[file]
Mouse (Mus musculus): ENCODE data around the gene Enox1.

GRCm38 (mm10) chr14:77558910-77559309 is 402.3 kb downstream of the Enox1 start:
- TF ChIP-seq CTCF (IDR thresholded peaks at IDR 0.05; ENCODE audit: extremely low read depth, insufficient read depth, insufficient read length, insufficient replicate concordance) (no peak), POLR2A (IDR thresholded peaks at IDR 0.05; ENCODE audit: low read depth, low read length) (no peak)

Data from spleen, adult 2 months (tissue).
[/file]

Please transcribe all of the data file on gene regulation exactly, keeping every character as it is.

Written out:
Mouse (Mus musculus): ENCODE data around the gene Enox1.

GRCm38 (mm10) chr14:77558910-77559309 is 402.3 kb downstream of the Enox1 start:
- TF ChIP-seq CTCF (IDR thresholded peaks at IDR 0.05; ENCODE audit: extremely low read depth, insufficient read depth, insufficient read length, insufficient replicate concordance) (no peak), POLR2A (IDR thresholded peaks at IDR 0.05; ENCODE audit: low read depth, low read length) (no peak)

Data from spleen, adult 2 months (tissue).